SIX members of a family of an Edinburgh man who died in a road crash have won a £185,000 payout after suing his girlfriend for causing the accident.
Hazel Gibson’s boyfriend Michael Joyce, 31, who lived in the Canongate, and her seven-year-old son Cole Gibson were killed when the Renault Kangoo she was driving was involved in a head-on collision.
Ms Gibson, 31, from Lochgelly in Fife, was pregnant at the time of the crash on the A9 in Perthshire in November 2011. She suffered serious injuries and was rushed to hospital with pelvic fractures, broken ribs and a fractured spine.
But the parents of Mr Joyce and other family members launched a legal action against her and her insurers at the Court of Session.
They claimed she had lost control of the vehicle and caused it to swerve into the opposite lane, where it crashed into an oncoming Peugeot 206.
In court, Ms Gibson’s lawyers blamed Mr Joyce for the crash, and claimed he had grabbed the steering wheel, causing the car to veer across the carriageway.
But in a judgment published yesterday, Lord Kinclaven ruled that Ms Gibson had been at fault and awarded damages totalling £185,000 to six relatives of Mr Joyce.
In his judgement he said: “Clearly, this is a tragic case for all concerned. I have given anxious consideration to the evidence and to everything said [on behalf of the defenders and on behalf of the pursuers]. I have reached the conclusion that the pursuers are entitled to reparation from the defenders.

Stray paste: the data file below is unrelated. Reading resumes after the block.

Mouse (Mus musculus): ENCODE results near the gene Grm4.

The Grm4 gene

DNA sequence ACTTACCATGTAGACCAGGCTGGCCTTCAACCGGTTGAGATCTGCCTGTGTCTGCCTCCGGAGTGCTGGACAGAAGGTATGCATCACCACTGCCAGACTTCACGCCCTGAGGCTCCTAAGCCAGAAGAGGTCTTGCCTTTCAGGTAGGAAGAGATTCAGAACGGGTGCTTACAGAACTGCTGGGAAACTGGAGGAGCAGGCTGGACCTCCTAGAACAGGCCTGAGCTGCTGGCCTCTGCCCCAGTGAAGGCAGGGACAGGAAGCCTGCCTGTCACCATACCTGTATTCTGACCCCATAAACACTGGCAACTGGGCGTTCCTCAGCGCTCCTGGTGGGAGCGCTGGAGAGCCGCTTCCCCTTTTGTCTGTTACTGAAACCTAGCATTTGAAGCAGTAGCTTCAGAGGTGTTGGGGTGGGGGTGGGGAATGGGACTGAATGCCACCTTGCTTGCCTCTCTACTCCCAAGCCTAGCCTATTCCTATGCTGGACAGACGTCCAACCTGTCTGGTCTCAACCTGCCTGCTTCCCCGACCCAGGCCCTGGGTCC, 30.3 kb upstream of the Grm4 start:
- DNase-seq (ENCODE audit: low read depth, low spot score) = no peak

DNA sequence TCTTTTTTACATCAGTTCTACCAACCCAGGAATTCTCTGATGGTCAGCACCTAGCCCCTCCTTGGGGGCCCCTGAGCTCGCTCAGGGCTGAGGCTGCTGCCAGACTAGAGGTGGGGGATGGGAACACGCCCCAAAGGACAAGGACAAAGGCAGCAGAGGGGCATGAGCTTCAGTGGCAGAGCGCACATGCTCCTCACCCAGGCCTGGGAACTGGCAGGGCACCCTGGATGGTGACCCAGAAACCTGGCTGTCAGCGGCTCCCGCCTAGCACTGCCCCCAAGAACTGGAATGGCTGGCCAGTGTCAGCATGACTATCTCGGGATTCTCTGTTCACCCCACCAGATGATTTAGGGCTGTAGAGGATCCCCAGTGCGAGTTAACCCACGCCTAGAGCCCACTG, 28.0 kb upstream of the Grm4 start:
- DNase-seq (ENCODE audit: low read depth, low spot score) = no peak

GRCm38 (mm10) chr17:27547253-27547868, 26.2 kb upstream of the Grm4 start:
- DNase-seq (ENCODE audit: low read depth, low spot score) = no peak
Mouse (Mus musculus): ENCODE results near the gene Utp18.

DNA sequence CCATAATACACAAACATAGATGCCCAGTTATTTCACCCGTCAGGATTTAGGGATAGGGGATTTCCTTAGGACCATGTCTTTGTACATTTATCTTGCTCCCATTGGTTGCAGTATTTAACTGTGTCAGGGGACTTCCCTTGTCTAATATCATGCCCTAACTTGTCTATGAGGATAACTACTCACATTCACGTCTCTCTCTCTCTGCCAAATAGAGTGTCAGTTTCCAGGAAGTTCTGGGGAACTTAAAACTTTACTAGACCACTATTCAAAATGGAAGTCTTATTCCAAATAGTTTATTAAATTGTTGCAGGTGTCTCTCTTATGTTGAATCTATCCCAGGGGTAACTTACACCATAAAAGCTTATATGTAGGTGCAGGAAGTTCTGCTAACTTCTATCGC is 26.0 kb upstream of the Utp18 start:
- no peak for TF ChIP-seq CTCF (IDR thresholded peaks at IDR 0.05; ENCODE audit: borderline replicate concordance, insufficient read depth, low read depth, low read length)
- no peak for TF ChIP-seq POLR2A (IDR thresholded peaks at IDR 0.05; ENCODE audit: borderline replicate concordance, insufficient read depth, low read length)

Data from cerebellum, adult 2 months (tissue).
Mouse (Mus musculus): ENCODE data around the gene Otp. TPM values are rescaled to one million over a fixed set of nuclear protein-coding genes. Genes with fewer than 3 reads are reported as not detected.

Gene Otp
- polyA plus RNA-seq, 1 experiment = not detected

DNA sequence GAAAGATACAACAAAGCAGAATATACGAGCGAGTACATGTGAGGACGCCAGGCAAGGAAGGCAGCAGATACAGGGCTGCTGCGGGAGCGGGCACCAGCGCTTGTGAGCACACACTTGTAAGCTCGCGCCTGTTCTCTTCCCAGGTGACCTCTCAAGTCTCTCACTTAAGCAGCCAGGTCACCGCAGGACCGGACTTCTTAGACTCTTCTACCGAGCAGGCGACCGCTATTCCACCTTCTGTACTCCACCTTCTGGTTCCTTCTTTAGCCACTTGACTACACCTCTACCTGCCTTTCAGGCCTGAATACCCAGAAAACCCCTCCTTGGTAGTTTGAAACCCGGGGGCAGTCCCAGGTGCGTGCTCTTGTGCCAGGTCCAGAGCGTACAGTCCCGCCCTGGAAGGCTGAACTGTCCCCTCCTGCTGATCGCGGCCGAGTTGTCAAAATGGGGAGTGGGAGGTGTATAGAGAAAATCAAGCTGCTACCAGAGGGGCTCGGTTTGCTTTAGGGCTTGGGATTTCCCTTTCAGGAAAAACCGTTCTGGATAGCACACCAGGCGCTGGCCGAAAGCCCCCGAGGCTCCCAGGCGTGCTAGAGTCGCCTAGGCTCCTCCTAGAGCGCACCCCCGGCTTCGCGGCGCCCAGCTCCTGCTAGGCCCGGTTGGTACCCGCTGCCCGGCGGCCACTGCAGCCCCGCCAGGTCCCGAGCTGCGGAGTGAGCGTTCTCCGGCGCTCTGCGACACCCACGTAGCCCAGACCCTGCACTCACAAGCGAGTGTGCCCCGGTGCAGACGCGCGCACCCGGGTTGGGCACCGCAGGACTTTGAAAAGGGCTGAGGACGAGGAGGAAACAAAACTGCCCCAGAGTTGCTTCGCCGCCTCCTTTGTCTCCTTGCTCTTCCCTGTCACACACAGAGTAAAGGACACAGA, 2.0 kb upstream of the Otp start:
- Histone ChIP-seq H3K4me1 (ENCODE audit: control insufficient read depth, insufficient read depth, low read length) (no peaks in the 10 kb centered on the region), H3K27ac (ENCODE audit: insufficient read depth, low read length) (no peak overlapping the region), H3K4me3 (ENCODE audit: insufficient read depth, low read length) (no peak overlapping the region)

“On the evidence, the defenders have failed to provide an acceptable non-negligent account of how the accident occurred. I was not satisfied by the first defender’s explanation. It follows that the agreed presumption of negligence applies.”
Mr Joyce, who was not Cole’s father, was declared dead by paramedics at the scene.
Mr Joyce’s family claimed Ms Gibson had changed her story several times about the circumstances of the accident.
At one stage she posted a Facebook message saying her partner was a “hero” as he had sacrificed himself to save her and her unborn child.
Accident investigators told the court the accident was likely to have been caused by Ms Gibson initially swerving to the left and then overcorrecting to the right.
Speaking shortly after the tragedy, Ms Gibson told how she had taken comfort from the fact Cole’s organs had been donated to help other youngsters.
Five months after the crash Ms Gibson gave birth to a son. She said wearing a seat belt had saved both their lives.